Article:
Hawaiian monk seal. Photo courtesy of Kent Backman

The state Department of Land and Natural Resources recently announced it is pleased the federal government has incorporated state input into new rules aimed at further protection for the critically endangered Hawaiian monk seal, by focusing protection on areas most important for foraging, pupping and resting.

“Hawai‘i has a responsibility to protect our natural and cultural heritage,” DLNR Chairperson Suzanne Case said in a press release. “A part of that is making sure that our very special, unique, native Hawaiian monk seals have safe places to thrive. It is a shared responsibility among the people, the state and the federal government. Monk seals are protected under state and federal law even without critical habitat, and this habitat rule will not impact most activities, like swimming, surfing, boating, fishing and gathering.”

NOAA’s National Marine Fisheries Services recently finalized the rule that identifies coastal areas in the Main Hawaiian Islands as critical habitat. This was in response to a petition by a local advocacy group, KAHEA; the Hawaiian Environmental Alliance, and two other environmental organizations.

Hawaiian monk seal. Photo courtesy of NOAA

Hawaiian monk seal. Photo courtesy of NOAA

Hawaiian monk seals face extinction and are one of most endangered marine mammals in the world, with about 200 monk seals in the main Hawaiian Islands.

“We look forward to enhanced state and federal co-management of monk seals throughout Hawai‘i,” Case said. “Critical habitat helps manage federal activities to avoid habitat destruction. Most fishermen and other ocean users will never even notice this rule has been implemented. Critical habitat designation is an important tool in the larger effort to recover this valued native species, found nowhere else in the world.”

The Endangered Species Act requires the protection of areas that are essential to Hawaiian monk seal survival and recovery. When an area is designated as critical habitat it means that federally permitted or funded projects may need to take steps to avoid habitat damage. These science-based modifications can help DLNR manage coastal resources.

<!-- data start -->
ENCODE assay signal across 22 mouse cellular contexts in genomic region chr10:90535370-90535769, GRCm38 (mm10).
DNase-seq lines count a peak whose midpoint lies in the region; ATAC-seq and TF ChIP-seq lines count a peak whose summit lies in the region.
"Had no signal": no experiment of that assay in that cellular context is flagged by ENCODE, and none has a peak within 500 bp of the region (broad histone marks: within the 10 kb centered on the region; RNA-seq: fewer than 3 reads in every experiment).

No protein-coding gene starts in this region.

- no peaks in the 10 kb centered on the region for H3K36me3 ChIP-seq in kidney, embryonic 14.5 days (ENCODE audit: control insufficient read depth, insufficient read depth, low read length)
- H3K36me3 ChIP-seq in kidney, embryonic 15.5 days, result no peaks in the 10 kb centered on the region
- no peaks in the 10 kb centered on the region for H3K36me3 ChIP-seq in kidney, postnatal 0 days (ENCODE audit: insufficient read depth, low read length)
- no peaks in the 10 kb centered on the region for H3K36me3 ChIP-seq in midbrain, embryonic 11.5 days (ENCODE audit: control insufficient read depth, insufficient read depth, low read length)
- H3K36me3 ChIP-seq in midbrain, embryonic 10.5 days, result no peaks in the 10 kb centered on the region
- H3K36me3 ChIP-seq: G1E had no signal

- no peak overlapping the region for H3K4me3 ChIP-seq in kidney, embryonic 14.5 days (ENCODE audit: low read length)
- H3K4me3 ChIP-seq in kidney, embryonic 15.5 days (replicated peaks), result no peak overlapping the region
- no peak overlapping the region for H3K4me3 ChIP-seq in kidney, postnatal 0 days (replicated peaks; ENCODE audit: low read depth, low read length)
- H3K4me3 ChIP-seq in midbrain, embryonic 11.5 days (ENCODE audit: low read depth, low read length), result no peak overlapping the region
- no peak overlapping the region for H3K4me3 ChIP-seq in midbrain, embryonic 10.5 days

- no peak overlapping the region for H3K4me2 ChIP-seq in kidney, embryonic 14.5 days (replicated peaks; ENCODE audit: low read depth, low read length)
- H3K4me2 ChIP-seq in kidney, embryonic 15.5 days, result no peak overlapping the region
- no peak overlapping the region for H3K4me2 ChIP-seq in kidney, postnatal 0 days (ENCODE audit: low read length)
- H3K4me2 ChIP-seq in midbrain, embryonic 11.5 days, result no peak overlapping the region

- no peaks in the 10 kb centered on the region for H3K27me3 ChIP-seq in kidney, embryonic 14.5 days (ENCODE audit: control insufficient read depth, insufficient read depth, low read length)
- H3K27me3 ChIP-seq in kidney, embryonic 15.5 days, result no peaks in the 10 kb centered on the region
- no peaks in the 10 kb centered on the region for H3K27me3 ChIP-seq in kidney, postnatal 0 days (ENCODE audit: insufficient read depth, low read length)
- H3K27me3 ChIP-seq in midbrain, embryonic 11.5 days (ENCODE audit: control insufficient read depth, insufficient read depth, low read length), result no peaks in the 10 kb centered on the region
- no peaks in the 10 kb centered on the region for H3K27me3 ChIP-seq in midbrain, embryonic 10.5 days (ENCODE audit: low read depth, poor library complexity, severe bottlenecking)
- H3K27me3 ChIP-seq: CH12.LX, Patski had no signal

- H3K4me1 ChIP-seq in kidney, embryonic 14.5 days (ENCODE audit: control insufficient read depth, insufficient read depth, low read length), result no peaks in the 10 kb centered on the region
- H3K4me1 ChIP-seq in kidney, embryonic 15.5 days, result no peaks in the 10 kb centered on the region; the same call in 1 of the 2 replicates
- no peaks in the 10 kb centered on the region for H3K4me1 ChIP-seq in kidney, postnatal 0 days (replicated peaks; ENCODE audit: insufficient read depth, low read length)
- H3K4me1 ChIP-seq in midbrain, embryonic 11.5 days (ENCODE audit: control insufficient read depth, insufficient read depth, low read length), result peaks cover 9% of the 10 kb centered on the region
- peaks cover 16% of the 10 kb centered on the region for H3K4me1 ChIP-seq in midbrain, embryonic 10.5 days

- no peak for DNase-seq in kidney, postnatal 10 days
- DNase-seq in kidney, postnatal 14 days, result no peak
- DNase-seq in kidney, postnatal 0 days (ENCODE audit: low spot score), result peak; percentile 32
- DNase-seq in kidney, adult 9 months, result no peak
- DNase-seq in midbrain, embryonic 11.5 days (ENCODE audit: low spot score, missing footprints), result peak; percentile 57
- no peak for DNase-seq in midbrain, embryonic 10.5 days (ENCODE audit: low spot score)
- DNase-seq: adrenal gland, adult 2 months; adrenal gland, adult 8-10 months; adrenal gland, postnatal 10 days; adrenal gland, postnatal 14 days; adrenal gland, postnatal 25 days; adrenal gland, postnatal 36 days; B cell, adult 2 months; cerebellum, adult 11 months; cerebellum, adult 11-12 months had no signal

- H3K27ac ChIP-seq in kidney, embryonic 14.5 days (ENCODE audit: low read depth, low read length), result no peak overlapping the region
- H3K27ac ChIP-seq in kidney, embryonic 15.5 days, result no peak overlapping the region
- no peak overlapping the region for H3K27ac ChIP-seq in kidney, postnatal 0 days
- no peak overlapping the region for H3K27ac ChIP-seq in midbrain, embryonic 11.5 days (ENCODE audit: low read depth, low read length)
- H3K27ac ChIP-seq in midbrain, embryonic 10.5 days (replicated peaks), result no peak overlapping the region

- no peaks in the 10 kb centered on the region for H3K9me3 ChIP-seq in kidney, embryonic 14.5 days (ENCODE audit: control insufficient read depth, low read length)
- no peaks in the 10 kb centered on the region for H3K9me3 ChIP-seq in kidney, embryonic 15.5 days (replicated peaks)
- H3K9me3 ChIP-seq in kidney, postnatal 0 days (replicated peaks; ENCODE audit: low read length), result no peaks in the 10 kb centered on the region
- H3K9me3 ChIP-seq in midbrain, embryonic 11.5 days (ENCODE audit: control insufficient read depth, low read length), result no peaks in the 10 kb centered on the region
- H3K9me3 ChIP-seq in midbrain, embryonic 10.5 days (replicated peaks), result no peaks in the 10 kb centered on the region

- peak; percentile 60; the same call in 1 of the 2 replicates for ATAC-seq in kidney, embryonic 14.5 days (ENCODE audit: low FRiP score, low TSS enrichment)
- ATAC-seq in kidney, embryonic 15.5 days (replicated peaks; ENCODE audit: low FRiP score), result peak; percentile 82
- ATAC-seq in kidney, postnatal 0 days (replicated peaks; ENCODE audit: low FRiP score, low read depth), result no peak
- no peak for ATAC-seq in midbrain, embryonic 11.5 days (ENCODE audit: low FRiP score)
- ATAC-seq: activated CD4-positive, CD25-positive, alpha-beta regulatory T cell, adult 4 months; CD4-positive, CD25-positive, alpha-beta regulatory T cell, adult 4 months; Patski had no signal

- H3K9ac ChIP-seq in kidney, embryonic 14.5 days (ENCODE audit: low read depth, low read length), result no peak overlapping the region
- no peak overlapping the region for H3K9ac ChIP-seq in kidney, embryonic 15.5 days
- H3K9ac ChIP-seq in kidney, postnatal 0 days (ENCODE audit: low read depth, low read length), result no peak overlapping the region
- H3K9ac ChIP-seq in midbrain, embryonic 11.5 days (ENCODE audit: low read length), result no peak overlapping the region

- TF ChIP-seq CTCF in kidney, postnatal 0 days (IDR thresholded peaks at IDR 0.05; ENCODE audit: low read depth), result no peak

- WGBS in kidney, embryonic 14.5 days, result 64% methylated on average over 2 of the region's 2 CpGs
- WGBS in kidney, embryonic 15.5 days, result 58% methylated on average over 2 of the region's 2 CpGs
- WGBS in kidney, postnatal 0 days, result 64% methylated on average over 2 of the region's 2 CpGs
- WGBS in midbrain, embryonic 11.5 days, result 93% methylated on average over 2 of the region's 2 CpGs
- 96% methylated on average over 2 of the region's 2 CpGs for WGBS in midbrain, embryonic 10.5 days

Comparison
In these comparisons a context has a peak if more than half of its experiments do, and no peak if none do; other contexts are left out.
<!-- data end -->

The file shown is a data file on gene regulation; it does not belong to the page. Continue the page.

Hawaiian monk seal. Photo courtesy of NOAA

Hawaiian monk seal. Photo courtesy of NOAA

The final critical habitat rule identifies areas on most of the Main Hawaiian Islands, but NOAA reduced the area from its initial proposed rule. The final rule focuses on areas most frequently used by monk seals for feeding and pupping.

Marine water protections have also been tailored to include the key for aging depths on the sea floor, rather than all surface waters. The activities most likely to require some modifications include dredging, coastal construction, water pollution permits, and military activities.

“We see this rule as an opportunity to improve our partnership with federal natural resources management and it complements the work the State is doing to conserve monk seals,” Case said.

A resolution adopted unanimously by the legislature this year, directs the DLNR   to strengthen rules governing the protection of indigenous marine wildlife, particularly spinner dolphins, marine mammals, and sea turtles and to increase collaboration with federal partners on rules related to spinner dolphins, marine mammals, and sea turtles.

Hawaiian monk seal. Photo courtesy of NOAA

Hawaiian monk seal. Photo courtesy of NOAA

Additional Monk Seal Facts and Information:

There are fewer than 1,100 Hawaiian monk seals left in the world, and they only exist in Hawai‘i and are native species. They have been declining about 4 percent per year for the last decade. As endangered species they are protected under state and federal law.

A 2013 study estimated monk seals in the main Hawaiian Islands consume less than .01 percent of our ocean biomass. Commercial fisheries remove 27 percent and recreational fisheries remove 39 percent of available ocean biomass.

It is a felony under both state and federal law to kill a monk seal. Five monk seal killings have occurred since 2011, three on Kaua‘i and two on Molokai. Rewards of up to $10,000 for each incident remain for information leading to the arrest and conviction of the person or persons responsible. Anyone with information on these killings is asked to call the toll-free DLNR tipline at 1-855-DLNR-TIP.

The toll-free, 24 hour reporting hotline for all fishing interactions and other marine mammal incidents is: 1-888-256-9840. NOAA and DLNR urge all fishermen and other ocean users to write down this hotline and/or save it in their mobile phones for timely use whenever a seal may be found hooked or entangled

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